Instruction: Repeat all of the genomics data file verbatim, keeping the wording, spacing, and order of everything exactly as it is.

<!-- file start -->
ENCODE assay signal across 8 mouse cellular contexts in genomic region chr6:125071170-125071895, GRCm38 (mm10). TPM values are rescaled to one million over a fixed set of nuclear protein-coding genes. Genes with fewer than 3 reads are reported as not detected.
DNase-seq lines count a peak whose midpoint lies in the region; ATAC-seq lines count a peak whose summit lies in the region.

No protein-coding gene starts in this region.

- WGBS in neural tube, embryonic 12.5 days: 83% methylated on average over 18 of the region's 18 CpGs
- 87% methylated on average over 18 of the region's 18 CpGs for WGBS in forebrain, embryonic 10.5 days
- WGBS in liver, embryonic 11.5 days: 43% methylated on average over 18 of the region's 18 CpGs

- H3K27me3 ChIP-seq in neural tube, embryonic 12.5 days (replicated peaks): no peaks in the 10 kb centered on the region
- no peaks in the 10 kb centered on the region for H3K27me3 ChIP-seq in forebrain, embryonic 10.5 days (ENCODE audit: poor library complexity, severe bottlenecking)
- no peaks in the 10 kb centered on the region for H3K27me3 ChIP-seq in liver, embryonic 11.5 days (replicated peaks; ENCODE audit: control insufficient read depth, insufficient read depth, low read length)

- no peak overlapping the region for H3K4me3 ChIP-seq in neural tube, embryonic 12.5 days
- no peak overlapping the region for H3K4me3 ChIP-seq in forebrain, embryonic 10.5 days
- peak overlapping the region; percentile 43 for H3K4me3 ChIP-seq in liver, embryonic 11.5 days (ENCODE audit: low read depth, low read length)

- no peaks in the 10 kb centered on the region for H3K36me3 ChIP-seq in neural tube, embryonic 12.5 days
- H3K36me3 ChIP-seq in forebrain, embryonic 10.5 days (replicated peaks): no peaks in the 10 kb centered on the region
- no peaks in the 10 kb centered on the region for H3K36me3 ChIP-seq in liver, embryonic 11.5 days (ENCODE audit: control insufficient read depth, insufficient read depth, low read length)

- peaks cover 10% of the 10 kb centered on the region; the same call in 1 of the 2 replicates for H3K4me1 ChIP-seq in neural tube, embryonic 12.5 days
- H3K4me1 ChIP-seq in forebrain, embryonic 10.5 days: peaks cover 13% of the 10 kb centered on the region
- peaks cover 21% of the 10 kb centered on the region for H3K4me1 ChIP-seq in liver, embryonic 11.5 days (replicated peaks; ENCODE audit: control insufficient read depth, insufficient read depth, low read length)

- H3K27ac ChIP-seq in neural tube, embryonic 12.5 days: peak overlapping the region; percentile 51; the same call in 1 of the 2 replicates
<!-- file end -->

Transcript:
ENCODE assay signal across 8 mouse cellular contexts in genomic region chr6:125071170-125071895, GRCm38 (mm10). TPM values are rescaled to one million over a fixed set of nuclear protein-coding genes. Genes with fewer than 3 reads are reported as not detected.
DNase-seq lines count a peak whose midpoint lies in the region; ATAC-seq lines count a peak whose summit lies in the region.

No protein-coding gene starts in this region.

- WGBS in neural tube, embryonic 12.5 days: 83% methylated on average over 18 of the region's 18 CpGs
- 87% methylated on average over 18 of the region's 18 CpGs for WGBS in forebrain, embryonic 10.5 days
- WGBS in liver, embryonic 11.5 days: 43% methylated on average over 18 of the region's 18 CpGs

- H3K27me3 ChIP-seq in neural tube, embryonic 12.5 days (replicated peaks): no peaks in the 10 kb centered on the region
- no peaks in the 10 kb centered on the region for H3K27me3 ChIP-seq in forebrain, embryonic 10.5 days (ENCODE audit: poor library complexity, severe bottlenecking)
- no peaks in the 10 kb centered on the region for H3K27me3 ChIP-seq in liver, embryonic 11.5 days (replicated peaks; ENCODE audit: control insufficient read depth, insufficient read depth, low read length)

- no peak overlapping the region for H3K4me3 ChIP-seq in neural tube, embryonic 12.5 days
- no peak overlapping the region for H3K4me3 ChIP-seq in forebrain, embryonic 10.5 days
- peak overlapping the region; percentile 43 for H3K4me3 ChIP-seq in liver, embryonic 11.5 days (ENCODE audit: low read depth, low read length)

- no peaks in the 10 kb centered on the region for H3K36me3 ChIP-seq in neural tube, embryonic 12.5 days
- H3K36me3 ChIP-seq in forebrain, embryonic 10.5 days (replicated peaks): no peaks in the 10 kb centered on the region
- no peaks in the 10 kb centered on the region for H3K36me3 ChIP-seq in liver, embryonic 11.5 days (ENCODE audit: control insufficient read depth, insufficient read depth, low read length)

- peaks cover 10% of the 10 kb centered on the region; the same call in 1 of the 2 replicates for H3K4me1 ChIP-seq in neural tube, embryonic 12.5 days
- H3K4me1 ChIP-seq in forebrain, embryonic 10.5 days: peaks cover 13% of the 10 kb centered on the region
- peaks cover 21% of the 10 kb centered on the region for H3K4me1 ChIP-seq in liver, embryonic 11.5 days (replicated peaks; ENCODE audit: control insufficient read depth, insufficient read depth, low read length)

- H3K27ac ChIP-seq in neural tube, embryonic 12.5 days: peak overlapping the region; percentile 51; the same call in 1 of the 2 replicates